What to Eat in Ginza Tokyo?
For food lovers hunting for good food around Tokyo, I’m writing a series of the food we tried (or almost tried) around Ginza, Harajuku, Shibuya and Shinjuku. Look out for our honest reviews. :P First up, what to Eat in Ginza Tokyo?
Tsukiji Fish Market
Before starting your day at Ginza, head to Tsukiji Fish Market to enjoy a fresh sushi breakfast or lunch at one of its restaurants. Find these restaurants in the inner and outer markets (usually opened from 5:00 am to noon or early afternoon).
We didn’t eat at Tsukiji Fish Market because we had our fresh seafood at Sankaku Fish Market, Hokkaido. Compared to Sankaku, Tsukiji is way more crowded and expensive. Nevertheless, if Tokyo is your only stop, you should try and taste the oozing freshness at Tsukiji Fish Market.
The more popular sashimi restaurants are in the inner alleys near to the main entrance. In particular, Sushi Dai (寿司大) is the most popular one and you might need to wait for 2 to 3 hours. A set of 10 sushi pieces and one roll should cost you about ¥3,900 (S$49). You can also go for Daiwa Sushi (大和寿司) if the queue at Sushi Dai is too long.
For more information about the market, read my blog post: “Visiting Tsukiji Fish Market | Ginza, Tokyo“.
Kimuraya | Ginza
Want to take a break from your shopping and have a snack in Ginza? Head to Kimuraya’s head store in Ginza for anpan or other types of bread. Anpan is a freshly baked bread (“pan”) with a sweet filling of red bean paste (“an”).
Kimuraya is the first Japanese-owned bakery in Japan. It was said that the bakery’s founder, Yasube Kimura, created anpan in 1875 and became the pioneer for sweet breads in Japan. Yasube Kimura was coming up with ways to increase bread’s popularity in Japan when he decided to use a special yeast for bread making. This special yeast is called fermented sakadane that’s used for making Sake.
So when you smell the bun, there should be a tinge of sake aroma. As this sakadane produced a more flavorful bread, red bean paste (“an”) was used as a filling.
Their No.1 bestseller is Sakura Anpan with sakura topping to give a salty accent to the sweet red bean wrapped in the soft dough. History had it that Kimura added a salted cherry blossom leaf in the middle of the anpan because it was presented as a snack for the emperor going on a trip to admire cherry blossoms in Mito.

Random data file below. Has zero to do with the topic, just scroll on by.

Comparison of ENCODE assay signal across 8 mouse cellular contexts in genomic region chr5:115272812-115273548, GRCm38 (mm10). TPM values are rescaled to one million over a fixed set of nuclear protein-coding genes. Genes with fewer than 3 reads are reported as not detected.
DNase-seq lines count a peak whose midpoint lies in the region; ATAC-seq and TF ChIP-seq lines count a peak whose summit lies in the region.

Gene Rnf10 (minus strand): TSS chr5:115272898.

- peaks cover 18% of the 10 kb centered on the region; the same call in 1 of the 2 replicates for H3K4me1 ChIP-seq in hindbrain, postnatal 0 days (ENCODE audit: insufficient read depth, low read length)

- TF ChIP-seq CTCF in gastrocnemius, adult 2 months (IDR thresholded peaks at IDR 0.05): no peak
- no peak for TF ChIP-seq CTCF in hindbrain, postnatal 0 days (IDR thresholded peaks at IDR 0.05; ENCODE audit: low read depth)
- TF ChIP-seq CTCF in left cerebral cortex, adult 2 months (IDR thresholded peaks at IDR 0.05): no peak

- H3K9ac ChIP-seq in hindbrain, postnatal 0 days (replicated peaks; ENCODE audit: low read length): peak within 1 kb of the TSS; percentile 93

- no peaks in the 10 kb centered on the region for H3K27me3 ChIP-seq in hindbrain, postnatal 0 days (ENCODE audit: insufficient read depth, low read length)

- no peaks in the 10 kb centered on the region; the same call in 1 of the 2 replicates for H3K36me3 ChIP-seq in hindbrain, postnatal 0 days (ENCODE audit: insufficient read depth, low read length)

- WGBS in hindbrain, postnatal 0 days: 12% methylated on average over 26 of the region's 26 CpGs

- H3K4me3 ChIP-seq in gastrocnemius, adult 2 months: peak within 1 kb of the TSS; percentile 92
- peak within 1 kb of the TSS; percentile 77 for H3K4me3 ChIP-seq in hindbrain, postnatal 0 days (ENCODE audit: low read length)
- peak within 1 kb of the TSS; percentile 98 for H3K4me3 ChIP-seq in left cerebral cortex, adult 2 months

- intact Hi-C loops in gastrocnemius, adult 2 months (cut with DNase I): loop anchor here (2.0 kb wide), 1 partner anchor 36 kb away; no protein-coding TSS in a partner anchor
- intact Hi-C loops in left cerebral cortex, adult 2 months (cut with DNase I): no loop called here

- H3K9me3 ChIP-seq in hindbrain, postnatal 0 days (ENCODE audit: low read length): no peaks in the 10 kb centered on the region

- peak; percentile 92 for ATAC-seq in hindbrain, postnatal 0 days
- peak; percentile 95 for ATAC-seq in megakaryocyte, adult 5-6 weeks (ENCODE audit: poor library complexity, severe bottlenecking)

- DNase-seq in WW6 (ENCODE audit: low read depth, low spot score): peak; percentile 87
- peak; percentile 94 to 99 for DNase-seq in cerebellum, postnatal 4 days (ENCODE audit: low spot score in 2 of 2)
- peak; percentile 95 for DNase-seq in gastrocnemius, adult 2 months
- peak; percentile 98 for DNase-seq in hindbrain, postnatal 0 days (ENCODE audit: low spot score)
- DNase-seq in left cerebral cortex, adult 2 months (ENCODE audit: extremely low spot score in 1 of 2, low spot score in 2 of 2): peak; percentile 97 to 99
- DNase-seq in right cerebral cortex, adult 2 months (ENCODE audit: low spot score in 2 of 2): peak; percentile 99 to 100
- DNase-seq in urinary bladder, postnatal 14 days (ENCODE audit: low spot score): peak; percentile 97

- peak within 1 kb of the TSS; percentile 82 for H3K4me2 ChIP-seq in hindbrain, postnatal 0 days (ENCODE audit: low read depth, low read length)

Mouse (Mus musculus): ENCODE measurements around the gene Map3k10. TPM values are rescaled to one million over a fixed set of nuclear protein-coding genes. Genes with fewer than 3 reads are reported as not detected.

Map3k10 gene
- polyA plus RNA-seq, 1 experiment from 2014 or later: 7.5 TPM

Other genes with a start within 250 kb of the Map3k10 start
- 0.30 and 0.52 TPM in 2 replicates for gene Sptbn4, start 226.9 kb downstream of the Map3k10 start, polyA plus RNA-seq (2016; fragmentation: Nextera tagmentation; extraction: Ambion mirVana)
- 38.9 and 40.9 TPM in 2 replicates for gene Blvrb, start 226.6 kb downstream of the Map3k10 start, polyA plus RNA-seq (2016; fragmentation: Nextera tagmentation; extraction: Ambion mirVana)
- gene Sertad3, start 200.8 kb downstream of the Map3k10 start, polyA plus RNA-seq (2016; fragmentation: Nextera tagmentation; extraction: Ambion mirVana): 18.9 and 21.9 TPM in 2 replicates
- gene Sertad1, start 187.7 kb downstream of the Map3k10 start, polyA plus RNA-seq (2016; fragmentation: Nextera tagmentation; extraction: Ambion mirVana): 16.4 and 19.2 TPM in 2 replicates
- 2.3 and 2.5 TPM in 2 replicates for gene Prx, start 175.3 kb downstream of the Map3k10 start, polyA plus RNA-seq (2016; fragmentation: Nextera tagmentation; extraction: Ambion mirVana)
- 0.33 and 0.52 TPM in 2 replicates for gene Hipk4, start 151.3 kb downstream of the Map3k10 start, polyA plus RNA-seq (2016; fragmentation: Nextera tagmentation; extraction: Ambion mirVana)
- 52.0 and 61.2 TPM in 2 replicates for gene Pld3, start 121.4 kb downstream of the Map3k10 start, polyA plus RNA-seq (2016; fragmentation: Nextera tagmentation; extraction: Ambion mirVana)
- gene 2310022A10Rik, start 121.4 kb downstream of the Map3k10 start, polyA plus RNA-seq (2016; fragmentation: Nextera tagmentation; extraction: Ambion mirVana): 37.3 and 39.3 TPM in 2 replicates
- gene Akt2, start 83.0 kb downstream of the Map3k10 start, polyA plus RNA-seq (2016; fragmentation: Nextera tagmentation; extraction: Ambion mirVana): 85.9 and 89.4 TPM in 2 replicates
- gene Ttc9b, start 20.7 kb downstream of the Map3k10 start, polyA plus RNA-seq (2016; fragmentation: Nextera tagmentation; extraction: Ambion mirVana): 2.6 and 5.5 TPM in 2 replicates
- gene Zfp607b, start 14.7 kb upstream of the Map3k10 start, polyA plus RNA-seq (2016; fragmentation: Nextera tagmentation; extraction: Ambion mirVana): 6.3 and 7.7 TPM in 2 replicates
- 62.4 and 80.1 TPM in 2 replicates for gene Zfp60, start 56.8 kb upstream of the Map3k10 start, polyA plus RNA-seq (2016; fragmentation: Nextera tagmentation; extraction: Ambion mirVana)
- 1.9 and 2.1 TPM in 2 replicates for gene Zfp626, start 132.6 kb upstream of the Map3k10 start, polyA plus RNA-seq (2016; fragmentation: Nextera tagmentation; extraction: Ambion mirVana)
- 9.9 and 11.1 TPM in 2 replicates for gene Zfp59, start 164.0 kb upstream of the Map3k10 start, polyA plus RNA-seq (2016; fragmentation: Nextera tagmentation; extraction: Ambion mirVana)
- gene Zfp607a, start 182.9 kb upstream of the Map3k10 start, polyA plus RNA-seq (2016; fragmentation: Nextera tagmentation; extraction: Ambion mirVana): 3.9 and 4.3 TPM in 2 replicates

Kimuraya also has seasonal specials for the different seasons such as Ichigo (strawberry) and kurikabocha (chestnut and pumpkins).
Personally, we tried their No. 2 bestseller (¥162 yen, S$2), Ogura Anpan, the “original” anpan of purely bread and red bean. Coming from Singapore where we eat lots of pastries and bread with red bean paste, the anpan was nothing to shout about. Then again, the store was crowded with locals and tourists, proving that the anpan is still popular among the people. Perhaps we would have a better review of it if we had tried their No. 1. Too bad it was sold out when we were there. I wonder how Sakura tastes like…
Other than this Kimuraya outlet in Ginza, you can also find Kimuraya’s anpan at its outlets in Shinjuku and other parts of Tokyo and also at Tokyo’s major departmental stores.
However, if bread is not filling enough, the Ginza outlet has a café, grill and restaurant above their bakery.
- www.kimuraya-sohonten.co.jp (in Japanese only)
- Opened Daily except New Years Holidays
- Hours 1F Bakery, 2F Cafe: 10:00 am – 9:00 pm (LO 8:30 pm) | 3F Grill: 10:30 am – 9:00 am (LO 8:30 pm) | 4F Restaurant: Lunch 11:00 am – 3:00pm (LO 2:30 pm), Dinner 5:00 pm – 9:00 pm (LO 8:00 pm)
- Address 4-5-7 Ginza, Chuo-ku, Tokyo (1-minute walk from Ginza Station A9 Exit)
You can easily enjoy delectable food at one of the high-class restaurants in Ginza. Ginza offers the finest cuisine of any category, pick from Japanese, French, Italian and Chinese cuisines.